Albertans’ confidence in personal finances plummets in 2021: polls


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Albertans’ confidence in their personal finances has hit an all-time low, says an Edmonton-based MNP Licensed Insolvency Trustee.

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MNP has released its Consumer Debt Index every quarter since June 2017 and the most recent in December is the lowest on record, with Canada registering 88 points on the index, seven points lower than last quarter. This is the 19th version of the index, which measures Canadians’ attitude towards their debt and their ability to meet their monthly payment obligations.

“It’s a combination of the ongoing pandemic over the past two years, the resulting fatigue and from that we’ve seen an increase in the cost of living, the cost of groceries, the rise in inflation or the potential for higher inflation and higher interest rates in the foreseeable future,” said Zaki Alam, MNP’s insolvency trustee.

“All of these things come into the uncertainty surrounding a lot of Albertans and people across the country.”

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Zaki Alam, Licensed Insolvency Trustee at MNP.  Photo provided.
Zaki Alam, Licensed Insolvency Trustee at MNP. Photo provided. .jpg

Alam said half of Albertans say they are concerned about their current level of debt – it’s the highest rate in the country. Only 27% of Albertans say they are confident in their ability to deal with unforeseen events without increasing their debt load.

“A lot of people feel less confident about their ability to meet their financial obligations on a monthly basis if something unexpected happens,” he said. “So they’re not really sure they’re making enough money to cover their bills and debts.”

The MNP index also indicates that 45% of Canadians are not confident that they will be able to cover their living expenses this year.

“People who are trapped in debt often feel lonely and struggling, and to avoid the anxiety and stress that comes with it, it’s best to contact a Certified Insolvency Trustee as soon as they start to see signs of trouble. ‘alarm or the potential for missing payments,’ says Alam.

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The survey found that 58% of the financially well-off group spend less than 30% of their monthly income on housing costs, while 66% of the stressed group spend more than 40%.

Alam said people who are worried about their debt or see warning signs should set a monthly budget, seek advice from an insolvency trustee, and try to set aside savings for unexpected events, such as a vehicle breakdown.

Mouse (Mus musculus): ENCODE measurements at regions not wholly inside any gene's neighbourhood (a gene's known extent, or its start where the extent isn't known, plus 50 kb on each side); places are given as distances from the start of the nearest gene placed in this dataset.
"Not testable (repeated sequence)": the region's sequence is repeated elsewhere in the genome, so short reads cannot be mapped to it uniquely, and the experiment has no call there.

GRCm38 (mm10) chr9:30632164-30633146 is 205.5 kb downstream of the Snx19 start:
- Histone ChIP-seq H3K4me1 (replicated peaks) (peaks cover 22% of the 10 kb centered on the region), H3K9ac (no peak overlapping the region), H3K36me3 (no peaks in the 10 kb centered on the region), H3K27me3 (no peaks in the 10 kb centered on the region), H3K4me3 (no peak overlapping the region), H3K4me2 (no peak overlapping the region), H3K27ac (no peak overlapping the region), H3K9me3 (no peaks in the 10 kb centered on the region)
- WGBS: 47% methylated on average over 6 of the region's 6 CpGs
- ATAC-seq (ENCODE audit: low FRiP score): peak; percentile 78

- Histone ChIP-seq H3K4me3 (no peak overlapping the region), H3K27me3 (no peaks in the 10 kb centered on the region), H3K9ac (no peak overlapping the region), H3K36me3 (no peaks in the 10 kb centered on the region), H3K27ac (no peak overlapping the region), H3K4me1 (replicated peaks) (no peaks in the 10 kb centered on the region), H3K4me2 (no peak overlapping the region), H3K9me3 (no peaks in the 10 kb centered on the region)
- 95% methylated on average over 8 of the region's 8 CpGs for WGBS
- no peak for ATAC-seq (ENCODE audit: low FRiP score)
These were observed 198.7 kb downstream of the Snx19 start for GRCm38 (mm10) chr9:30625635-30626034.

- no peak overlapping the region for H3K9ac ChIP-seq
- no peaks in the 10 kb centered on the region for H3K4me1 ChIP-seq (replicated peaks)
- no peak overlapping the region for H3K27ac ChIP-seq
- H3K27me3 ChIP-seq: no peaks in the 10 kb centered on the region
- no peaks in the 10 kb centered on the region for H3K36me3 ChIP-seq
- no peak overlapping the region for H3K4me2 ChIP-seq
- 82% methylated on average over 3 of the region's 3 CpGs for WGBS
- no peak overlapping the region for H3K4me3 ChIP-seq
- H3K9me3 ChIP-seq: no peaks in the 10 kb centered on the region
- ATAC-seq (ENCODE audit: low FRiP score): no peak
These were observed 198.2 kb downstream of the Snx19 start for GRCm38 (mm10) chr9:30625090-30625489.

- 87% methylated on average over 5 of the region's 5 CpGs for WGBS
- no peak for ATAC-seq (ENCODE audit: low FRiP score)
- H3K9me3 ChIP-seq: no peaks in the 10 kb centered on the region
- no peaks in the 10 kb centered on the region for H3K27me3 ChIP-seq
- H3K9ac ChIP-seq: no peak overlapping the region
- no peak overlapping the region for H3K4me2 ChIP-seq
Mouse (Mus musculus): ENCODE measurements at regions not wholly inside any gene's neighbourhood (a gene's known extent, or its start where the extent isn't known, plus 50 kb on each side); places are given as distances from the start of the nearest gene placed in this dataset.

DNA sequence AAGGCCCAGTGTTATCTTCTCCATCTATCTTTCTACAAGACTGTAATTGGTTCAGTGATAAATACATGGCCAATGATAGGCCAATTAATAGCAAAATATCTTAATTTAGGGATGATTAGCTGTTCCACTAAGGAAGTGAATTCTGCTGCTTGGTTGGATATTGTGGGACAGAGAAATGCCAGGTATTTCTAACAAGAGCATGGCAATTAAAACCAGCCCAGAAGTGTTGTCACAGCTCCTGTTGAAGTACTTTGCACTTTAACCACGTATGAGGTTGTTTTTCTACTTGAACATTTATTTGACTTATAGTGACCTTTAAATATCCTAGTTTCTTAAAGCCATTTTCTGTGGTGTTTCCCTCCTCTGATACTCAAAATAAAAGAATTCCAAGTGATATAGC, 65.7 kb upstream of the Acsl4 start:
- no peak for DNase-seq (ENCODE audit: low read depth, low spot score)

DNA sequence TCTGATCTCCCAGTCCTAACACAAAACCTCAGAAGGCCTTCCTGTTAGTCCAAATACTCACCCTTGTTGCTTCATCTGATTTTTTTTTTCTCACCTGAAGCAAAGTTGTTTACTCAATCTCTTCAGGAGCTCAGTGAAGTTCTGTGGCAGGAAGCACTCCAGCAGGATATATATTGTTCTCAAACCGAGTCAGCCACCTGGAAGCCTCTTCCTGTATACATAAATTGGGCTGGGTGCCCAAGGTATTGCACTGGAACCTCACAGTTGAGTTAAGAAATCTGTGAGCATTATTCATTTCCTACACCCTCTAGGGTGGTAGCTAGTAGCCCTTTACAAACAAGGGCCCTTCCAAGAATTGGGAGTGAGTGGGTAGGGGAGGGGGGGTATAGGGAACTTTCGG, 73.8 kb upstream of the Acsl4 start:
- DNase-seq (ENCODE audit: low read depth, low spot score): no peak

“People can turn things around,” Alam said. “I think a lot of people have turned it around over the last year and one of the main reasons, as we know, is that we haven’t been able to spend that much money to some extent. , like going on vacation, going out to eat and stuff like that.

The latest MNP Consumer Debt Index data was compiled by Ipsos on behalf of MNP LTD between December 1 and December 7, 2021. A sample of 2,000 Canadians aged 18 and over were interviewed for the survey . In this case, the poll is accurate to within ±2.5 percentage points, 19 times out of 20, if all Canadian adults had been polled.

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A study released Friday by the non-profit Angus Reid Institute (ARI) echoes MNP’s poll.

Two in five Canadians, or 39%, say they are worse off now than they were last year, the largest cluster of this sentiment in ARI’s 13 years of tracking.

And amid the highest level of inflation seen in 30 years, 57% of Canadians say it is currently difficult to feed their household, according to the ARI survey. In 2019, when the Angus Reid Institute asked this same question, 36% said this aspect of their finances was causing them difficulty.

Residents of Alberta at 49%, Saskatchewan at 47%, and Newfoundland and Labrador at 47% are the most likely to say they are worse off now that they weren’t last year, according to ARI data.

The Angus Reid Institute conducted an online survey from January 7-12, 2022 with a representative random sample of 5,002 adult Canadian Angus Reid Forum members. For comparison purposes only, a probability sample of this size would have a margin of error of ±2.0 percentage points, 19 times out of 20. Discrepancies in or between totals are due to rounding. The survey was self-commissioned and paid for by ARI.

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